ROSELAND — Students at Gwendolyn Brooks College Prep thought long and hard about how to best visualize violence in their communities for an art exhibit in their school.
They considered candles, one of the teens said. Balloons, footprints, a collection of buttons and bottles hanging from a nearby fence were other plans that didn't make the final cut.
The class of about 25 students eventually decided on shoes — 506 pairs of shoes painted white in honor of the 506 murder victims in 2012.
"It makes you connect with each person," Kennedee Lakes, 17, said. "The problem is that crime doesn't personally affect us. You don't get involved in discussions about it every day."
The students' art sculpture is based on awareness, four core members of the Brooks class said.
Three of those teens are Chicago natives who said the impact of violence hits as early as sixth grade.
"You should still be innocent at that age, but you're not," said Nicole Gardner, 18. "When we were younger we could go out and play — [but later] we could only be safe in the backyard."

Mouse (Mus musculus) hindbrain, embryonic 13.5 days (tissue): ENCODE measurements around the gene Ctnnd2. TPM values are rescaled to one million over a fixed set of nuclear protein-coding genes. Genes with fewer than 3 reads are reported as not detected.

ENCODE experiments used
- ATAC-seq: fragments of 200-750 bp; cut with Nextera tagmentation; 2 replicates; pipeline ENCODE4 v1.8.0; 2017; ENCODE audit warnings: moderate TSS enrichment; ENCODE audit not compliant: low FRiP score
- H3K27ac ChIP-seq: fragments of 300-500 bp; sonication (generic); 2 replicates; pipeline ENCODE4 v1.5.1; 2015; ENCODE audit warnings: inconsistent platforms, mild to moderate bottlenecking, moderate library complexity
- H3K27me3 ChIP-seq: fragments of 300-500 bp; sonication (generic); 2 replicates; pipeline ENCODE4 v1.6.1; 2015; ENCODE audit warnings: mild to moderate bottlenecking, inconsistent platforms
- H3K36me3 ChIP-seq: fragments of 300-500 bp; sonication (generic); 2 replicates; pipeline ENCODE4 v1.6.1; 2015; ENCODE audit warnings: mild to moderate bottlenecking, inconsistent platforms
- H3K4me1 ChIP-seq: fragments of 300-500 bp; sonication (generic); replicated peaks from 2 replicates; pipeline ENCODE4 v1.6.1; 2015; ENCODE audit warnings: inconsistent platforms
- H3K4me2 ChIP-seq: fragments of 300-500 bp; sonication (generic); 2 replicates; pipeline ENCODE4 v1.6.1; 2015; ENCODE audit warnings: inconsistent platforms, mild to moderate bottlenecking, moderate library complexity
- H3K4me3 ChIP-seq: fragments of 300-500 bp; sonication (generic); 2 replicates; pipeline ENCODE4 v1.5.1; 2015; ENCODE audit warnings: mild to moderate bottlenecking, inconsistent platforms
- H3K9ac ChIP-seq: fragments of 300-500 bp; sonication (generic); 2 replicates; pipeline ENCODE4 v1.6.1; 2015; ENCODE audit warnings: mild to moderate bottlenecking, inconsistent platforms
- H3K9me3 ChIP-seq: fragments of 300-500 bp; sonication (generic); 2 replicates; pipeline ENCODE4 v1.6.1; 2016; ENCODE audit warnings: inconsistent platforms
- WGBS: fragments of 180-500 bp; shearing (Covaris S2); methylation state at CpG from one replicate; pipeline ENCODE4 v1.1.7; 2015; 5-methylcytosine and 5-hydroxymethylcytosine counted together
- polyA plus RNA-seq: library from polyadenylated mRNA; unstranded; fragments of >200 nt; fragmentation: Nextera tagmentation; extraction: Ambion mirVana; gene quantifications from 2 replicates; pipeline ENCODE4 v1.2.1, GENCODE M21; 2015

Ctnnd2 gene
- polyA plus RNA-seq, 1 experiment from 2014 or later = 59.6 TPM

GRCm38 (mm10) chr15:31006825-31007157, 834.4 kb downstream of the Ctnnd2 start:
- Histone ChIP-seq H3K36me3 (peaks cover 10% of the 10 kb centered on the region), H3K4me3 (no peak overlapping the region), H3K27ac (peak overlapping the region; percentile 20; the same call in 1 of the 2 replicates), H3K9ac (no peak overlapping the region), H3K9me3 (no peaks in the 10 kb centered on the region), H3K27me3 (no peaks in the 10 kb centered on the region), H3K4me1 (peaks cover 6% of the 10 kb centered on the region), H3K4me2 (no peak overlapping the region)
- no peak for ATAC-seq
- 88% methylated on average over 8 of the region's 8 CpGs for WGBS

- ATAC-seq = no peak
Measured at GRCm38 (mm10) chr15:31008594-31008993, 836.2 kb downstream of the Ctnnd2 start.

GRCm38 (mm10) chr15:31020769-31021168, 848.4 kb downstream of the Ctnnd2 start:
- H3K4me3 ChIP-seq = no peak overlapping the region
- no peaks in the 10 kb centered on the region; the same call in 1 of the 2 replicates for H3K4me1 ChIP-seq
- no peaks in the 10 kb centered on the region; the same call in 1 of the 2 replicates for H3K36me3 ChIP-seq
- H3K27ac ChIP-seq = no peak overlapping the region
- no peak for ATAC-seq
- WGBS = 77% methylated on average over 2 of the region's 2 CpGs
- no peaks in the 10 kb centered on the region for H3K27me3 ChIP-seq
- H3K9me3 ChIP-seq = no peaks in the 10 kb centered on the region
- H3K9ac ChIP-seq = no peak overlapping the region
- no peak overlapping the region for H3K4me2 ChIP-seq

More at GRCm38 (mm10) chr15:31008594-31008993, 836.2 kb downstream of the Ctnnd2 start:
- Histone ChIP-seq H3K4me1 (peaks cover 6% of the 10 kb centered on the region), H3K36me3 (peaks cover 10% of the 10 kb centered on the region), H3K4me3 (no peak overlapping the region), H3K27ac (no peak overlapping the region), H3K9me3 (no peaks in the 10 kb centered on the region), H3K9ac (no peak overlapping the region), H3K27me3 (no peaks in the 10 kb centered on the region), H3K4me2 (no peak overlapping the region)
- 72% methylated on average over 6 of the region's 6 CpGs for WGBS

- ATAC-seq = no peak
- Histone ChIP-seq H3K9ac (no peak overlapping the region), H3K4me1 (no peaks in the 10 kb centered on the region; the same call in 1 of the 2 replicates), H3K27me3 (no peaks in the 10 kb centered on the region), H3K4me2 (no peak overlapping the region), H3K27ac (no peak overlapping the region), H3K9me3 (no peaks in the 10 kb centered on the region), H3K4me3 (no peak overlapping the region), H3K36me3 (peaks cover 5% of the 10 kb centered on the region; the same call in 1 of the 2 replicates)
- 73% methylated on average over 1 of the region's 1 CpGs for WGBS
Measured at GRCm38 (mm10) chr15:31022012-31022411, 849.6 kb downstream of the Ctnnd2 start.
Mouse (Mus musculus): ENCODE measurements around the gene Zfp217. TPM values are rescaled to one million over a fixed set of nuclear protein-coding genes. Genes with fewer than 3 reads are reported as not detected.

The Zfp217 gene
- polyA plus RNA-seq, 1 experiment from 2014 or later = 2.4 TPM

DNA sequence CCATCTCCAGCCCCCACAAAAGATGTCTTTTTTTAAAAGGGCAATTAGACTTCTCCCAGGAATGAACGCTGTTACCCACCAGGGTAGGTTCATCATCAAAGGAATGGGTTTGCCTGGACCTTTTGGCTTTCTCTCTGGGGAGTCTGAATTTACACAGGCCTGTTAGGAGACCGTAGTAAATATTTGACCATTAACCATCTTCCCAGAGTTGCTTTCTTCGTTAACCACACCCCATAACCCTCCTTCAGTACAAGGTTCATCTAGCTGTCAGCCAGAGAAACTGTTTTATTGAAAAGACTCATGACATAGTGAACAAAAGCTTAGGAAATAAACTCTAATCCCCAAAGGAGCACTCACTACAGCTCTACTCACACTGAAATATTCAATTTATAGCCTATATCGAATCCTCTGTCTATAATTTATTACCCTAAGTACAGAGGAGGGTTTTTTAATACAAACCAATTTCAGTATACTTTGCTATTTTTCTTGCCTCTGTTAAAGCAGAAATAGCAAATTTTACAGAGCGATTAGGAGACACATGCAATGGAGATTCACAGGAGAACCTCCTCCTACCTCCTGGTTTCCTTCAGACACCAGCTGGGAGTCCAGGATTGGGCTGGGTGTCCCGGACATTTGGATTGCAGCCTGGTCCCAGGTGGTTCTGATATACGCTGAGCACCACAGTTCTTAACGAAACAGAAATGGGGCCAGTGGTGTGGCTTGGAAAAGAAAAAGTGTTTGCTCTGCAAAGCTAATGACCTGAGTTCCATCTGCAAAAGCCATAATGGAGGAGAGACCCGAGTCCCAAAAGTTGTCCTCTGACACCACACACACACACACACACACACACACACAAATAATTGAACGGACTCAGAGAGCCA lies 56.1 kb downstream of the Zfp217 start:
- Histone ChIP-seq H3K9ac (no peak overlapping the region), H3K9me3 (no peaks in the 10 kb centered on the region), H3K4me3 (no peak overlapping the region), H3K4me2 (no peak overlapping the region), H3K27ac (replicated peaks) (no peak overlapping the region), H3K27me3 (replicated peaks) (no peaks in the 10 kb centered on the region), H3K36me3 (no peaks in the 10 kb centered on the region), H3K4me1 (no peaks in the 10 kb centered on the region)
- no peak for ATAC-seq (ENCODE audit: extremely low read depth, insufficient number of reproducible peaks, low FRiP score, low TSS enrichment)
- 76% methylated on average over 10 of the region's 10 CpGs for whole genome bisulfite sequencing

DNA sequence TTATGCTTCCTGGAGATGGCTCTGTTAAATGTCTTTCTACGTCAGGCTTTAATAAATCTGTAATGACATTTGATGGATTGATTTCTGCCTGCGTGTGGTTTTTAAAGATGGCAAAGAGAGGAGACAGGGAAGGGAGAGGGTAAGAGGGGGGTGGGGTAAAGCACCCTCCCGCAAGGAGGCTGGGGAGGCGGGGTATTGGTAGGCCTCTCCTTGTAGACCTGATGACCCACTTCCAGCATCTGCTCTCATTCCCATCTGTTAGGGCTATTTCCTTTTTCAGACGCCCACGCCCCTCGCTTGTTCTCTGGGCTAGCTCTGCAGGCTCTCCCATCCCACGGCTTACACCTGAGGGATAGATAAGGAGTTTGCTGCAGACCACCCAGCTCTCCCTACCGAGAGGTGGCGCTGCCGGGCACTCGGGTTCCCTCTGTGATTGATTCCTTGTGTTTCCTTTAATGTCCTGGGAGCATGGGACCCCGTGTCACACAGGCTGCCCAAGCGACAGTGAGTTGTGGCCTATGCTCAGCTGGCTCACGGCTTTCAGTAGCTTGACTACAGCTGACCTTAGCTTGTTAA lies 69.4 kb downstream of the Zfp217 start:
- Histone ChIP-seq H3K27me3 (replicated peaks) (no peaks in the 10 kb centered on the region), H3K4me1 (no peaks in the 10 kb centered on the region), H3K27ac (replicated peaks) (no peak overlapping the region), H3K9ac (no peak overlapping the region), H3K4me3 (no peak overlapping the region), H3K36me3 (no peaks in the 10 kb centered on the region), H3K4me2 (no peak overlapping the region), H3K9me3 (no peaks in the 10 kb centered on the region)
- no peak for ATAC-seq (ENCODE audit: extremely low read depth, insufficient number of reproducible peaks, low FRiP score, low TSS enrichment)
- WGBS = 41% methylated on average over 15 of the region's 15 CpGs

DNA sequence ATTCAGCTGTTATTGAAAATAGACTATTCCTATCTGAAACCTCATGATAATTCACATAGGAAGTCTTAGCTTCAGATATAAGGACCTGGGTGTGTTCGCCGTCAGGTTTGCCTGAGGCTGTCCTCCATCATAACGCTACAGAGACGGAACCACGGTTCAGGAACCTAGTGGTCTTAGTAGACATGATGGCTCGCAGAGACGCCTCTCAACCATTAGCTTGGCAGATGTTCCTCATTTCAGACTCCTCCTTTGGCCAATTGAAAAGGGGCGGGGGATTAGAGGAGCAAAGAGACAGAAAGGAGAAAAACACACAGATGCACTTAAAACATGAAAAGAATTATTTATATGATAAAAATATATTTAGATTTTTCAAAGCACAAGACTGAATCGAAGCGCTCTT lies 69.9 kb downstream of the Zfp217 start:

"Now you need a whole army behind you to go to the park," Demetrius Smith, 18, added.
The concept for the sculpture evolved over about three months, the teens said. Planning involved research into news coverage of the victims' lives, including statistics on violence citywide.
The group then set out the gather 1,012 shoes from their fellow students — a process that took longer than expected — followed by nearly four weeks of construction on the final exhibit.
"It was a matter of integrity to make it happen," said Cheryl Boone, the students' art teacher. "It turned out to be a whole school effort."
After hearing of the death of baby Jonylah Watkins, Boone decided to create a way for the community to be aware of not only the 6-month-old's death, but also the victims of Chicago's gun violence who received less attention.
The exhibit, located in a brightly-lit hallway at Brooks was unveiled Thursday to a celebration of student-led performances.
"It's important that people do something other than talk about [violence]. This is our start ... It starts with a love for education," said 16-year-old Sarina Shane, who wants to be a third-grade teacher.
"Maybe we can reduce these shoes," Smith said.